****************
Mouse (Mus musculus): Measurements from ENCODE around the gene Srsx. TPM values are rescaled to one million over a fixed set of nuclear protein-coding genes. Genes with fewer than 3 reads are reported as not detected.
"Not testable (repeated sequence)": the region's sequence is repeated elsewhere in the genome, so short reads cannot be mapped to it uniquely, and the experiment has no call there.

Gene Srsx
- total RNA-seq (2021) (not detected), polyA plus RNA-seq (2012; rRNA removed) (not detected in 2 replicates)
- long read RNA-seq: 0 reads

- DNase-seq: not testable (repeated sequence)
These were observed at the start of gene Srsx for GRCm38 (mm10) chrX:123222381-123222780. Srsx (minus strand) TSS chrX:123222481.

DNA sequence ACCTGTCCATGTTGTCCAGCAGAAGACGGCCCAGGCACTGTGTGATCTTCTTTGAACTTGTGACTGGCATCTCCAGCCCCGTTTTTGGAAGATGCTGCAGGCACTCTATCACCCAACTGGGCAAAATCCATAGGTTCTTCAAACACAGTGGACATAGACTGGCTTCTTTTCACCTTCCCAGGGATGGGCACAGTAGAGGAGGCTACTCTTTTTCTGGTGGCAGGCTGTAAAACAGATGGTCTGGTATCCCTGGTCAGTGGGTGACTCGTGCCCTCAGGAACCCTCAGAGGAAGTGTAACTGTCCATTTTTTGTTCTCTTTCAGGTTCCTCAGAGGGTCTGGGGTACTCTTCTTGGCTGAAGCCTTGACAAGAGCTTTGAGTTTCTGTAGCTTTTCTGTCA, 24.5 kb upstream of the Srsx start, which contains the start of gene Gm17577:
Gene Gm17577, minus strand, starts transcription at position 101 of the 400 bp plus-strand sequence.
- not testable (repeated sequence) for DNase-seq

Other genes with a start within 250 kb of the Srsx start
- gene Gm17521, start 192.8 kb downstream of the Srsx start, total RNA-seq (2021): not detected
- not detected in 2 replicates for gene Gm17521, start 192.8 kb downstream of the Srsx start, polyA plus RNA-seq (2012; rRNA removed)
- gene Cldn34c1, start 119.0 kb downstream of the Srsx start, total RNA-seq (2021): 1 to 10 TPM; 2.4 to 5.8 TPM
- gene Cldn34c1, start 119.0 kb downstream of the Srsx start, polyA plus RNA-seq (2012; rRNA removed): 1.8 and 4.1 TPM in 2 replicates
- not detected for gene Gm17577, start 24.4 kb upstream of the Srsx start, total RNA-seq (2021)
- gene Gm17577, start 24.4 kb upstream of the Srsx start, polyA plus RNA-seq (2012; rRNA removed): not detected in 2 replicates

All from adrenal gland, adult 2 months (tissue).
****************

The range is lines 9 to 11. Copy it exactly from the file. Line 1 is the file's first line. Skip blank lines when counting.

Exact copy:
Gene Gm17577, minus strand, starts transcription at position 101 of the 400 bp plus-strand sequence.
- not testable (repeated sequence) for DNase-seq

Other genes with a start within 250 kb of the Srsx start